“Recent examples include our involvement in the International Terminal (ITBC) Carpark at the Brisbane Airport, the largest parking facility in the southern hemisphere featuring 157,000m2 with 5,300 car spaces and one of the world’s largest pieces of public art in the world. Our recommendations for future proofing the building included shopping and entertainment, aviation activities, warehousing, accommodation, education and health, vertical and intensive farming as well as other connecting transport uses.

 

Other projects include Prahran Square’s new 10,000m2 flexible urban parkland with 2-level 500 bay basement carpark located in Stonnington, Melbourne. The ground level consists of lawn, terraces, forest and playground as well as mixed use tenancies. As part of the adaptive reuse considerations in the design the first basement level carpark was created to allow for future alternative retail use so higher floor to floor height compared to a typical carpark has been included along with additional load capacity. The $60m development was completed in 2019.

 

In the Middle East, we have undertaken extensive work to expand and modify the Dubai Mall including converting part of the existing car parking space into retail. The main challenge was the lower head room of the car park than was required for retail – 3.2m floor to floor. We proposed demolishing alternate floors and strengthening the existing columns to span the double height space, thereby achieving the required headroom for conversion to retail space.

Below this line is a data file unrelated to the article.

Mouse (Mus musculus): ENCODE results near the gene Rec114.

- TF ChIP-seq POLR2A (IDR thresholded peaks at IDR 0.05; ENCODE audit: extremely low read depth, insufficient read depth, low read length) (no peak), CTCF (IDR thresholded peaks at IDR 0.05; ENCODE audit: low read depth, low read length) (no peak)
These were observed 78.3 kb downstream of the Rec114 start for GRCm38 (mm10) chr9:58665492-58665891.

“While there is certainly a push for the adaptive reuse of old parking structures into something new, we have an opportunity to look at the broader picture,” adds Ross.

 

“As the need for car parking declines in our cities, removing it altogether is not an option at this time. Taking steps to reduce our dependence through adaptive reuse to the needs of the local community is key.”

 

Creating Flexible Structures for People & Place

Using a flexible approach for parking design will help anticipate future conversion and accommodate evolving community needs as transportation modes and patterns continue to change.

 

“We know our future world will be very different from today’s in many ways,” says Ross. “Considering that parking structures have a lifespan from 25-50 years, we need to design to beyond current codes which often don’t look far enough into the future.